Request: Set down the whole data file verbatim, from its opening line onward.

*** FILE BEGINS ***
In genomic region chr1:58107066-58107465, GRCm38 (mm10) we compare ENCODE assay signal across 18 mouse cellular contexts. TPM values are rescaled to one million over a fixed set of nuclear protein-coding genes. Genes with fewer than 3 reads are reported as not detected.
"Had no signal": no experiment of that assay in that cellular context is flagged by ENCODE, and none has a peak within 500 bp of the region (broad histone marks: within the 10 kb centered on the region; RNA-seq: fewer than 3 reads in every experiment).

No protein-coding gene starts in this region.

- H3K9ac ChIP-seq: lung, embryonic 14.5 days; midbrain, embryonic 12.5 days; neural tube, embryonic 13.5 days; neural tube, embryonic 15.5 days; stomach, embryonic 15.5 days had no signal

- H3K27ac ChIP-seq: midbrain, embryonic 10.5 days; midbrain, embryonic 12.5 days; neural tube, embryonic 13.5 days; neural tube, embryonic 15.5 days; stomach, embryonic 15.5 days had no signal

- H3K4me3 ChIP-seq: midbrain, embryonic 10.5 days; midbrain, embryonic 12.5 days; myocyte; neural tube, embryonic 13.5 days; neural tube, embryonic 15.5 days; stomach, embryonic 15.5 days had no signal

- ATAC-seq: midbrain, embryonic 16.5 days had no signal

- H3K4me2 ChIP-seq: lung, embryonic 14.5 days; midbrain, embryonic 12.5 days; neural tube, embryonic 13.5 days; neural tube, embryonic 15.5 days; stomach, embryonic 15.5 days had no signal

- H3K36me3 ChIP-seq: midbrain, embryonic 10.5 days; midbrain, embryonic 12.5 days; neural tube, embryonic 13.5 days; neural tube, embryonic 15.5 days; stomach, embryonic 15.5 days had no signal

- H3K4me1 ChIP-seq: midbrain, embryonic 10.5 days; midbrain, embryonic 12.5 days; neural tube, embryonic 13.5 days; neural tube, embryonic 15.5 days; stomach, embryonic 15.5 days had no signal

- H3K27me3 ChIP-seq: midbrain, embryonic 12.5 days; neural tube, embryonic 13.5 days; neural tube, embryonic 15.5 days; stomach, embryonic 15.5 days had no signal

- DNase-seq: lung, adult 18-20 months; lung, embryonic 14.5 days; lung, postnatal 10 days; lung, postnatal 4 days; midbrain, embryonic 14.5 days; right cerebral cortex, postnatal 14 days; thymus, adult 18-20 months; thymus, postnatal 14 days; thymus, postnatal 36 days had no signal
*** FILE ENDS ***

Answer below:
In genomic region chr1:58107066-58107465, GRCm38 (mm10) we compare ENCODE assay signal across 18 mouse cellular contexts. TPM values are rescaled to one million over a fixed set of nuclear protein-coding genes. Genes with fewer than 3 reads are reported as not detected.
"Had no signal": no experiment of that assay in that cellular context is flagged by ENCODE, and none has a peak within 500 bp of the region (broad histone marks: within the 10 kb centered on the region; RNA-seq: fewer than 3 reads in every experiment).

No protein-coding gene starts in this region.

- H3K9ac ChIP-seq: lung, embryonic 14.5 days; midbrain, embryonic 12.5 days; neural tube, embryonic 13.5 days; neural tube, embryonic 15.5 days; stomach, embryonic 15.5 days had no signal

- H3K27ac ChIP-seq: midbrain, embryonic 10.5 days; midbrain, embryonic 12.5 days; neural tube, embryonic 13.5 days; neural tube, embryonic 15.5 days; stomach, embryonic 15.5 days had no signal

- H3K4me3 ChIP-seq: midbrain, embryonic 10.5 days; midbrain, embryonic 12.5 days; myocyte; neural tube, embryonic 13.5 days; neural tube, embryonic 15.5 days; stomach, embryonic 15.5 days had no signal

- ATAC-seq: midbrain, embryonic 16.5 days had no signal

- H3K4me2 ChIP-seq: lung, embryonic 14.5 days; midbrain, embryonic 12.5 days; neural tube, embryonic 13.5 days; neural tube, embryonic 15.5 days; stomach, embryonic 15.5 days had no signal

- H3K36me3 ChIP-seq: midbrain, embryonic 10.5 days; midbrain, embryonic 12.5 days; neural tube, embryonic 13.5 days; neural tube, embryonic 15.5 days; stomach, embryonic 15.5 days had no signal

- H3K4me1 ChIP-seq: midbrain, embryonic 10.5 days; midbrain, embryonic 12.5 days; neural tube, embryonic 13.5 days; neural tube, embryonic 15.5 days; stomach, embryonic 15.5 days had no signal

- H3K27me3 ChIP-seq: midbrain, embryonic 12.5 days; neural tube, embryonic 13.5 days; neural tube, embryonic 15.5 days; stomach, embryonic 15.5 days had no signal

- DNase-seq: lung, adult 18-20 months; lung, embryonic 14.5 days; lung, postnatal 10 days; lung, postnatal 4 days; midbrain, embryonic 14.5 days; right cerebral cortex, postnatal 14 days; thymus, adult 18-20 months; thymus, postnatal 14 days; thymus, postnatal 36 days had no signal